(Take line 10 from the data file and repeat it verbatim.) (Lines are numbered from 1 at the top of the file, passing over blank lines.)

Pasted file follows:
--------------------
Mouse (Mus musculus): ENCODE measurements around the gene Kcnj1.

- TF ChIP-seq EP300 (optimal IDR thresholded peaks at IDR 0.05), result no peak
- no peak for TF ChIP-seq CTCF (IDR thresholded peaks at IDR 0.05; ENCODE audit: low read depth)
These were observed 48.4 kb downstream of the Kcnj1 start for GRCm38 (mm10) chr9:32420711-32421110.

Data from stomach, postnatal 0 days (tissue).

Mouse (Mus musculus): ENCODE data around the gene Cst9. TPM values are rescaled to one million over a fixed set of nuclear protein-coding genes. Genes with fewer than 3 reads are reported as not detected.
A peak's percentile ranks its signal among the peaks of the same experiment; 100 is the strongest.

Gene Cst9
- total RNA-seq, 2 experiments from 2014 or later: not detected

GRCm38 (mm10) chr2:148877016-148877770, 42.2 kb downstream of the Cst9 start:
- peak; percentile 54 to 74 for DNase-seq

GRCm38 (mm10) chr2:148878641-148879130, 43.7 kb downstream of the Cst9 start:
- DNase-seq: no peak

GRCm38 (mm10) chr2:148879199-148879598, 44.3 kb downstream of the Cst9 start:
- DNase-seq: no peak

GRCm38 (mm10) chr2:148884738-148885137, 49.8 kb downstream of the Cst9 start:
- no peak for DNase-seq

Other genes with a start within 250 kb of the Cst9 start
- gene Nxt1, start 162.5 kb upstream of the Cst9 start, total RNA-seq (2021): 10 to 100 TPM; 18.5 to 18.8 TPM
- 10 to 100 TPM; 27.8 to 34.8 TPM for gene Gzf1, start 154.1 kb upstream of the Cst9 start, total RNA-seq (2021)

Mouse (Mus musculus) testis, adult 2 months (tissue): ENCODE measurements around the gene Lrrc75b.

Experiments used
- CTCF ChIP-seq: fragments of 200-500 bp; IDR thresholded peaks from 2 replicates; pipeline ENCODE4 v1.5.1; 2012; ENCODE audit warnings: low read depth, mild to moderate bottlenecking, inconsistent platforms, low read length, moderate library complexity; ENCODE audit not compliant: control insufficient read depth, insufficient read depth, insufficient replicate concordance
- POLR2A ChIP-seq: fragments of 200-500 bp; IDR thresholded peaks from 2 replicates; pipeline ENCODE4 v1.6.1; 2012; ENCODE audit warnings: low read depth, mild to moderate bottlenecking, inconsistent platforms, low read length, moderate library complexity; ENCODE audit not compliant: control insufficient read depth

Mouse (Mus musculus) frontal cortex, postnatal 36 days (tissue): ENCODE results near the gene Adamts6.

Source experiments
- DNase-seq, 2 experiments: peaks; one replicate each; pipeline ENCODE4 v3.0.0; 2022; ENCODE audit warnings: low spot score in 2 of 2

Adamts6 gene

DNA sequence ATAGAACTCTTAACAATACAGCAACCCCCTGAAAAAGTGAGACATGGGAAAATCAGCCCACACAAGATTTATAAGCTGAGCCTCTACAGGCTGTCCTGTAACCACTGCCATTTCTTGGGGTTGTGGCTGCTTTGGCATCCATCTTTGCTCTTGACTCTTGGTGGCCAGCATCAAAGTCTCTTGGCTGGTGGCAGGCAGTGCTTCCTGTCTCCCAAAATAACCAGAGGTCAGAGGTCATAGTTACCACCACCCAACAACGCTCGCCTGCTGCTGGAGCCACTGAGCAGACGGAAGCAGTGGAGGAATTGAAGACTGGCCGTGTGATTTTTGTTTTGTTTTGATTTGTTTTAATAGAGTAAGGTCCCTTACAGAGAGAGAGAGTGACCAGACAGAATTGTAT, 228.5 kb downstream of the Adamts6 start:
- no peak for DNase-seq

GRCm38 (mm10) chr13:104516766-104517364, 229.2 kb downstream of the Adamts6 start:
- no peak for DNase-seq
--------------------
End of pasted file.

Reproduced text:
GRCm38 (mm10) chr2:148877016-148877770, 42.2 kb downstream of the Cst9 start: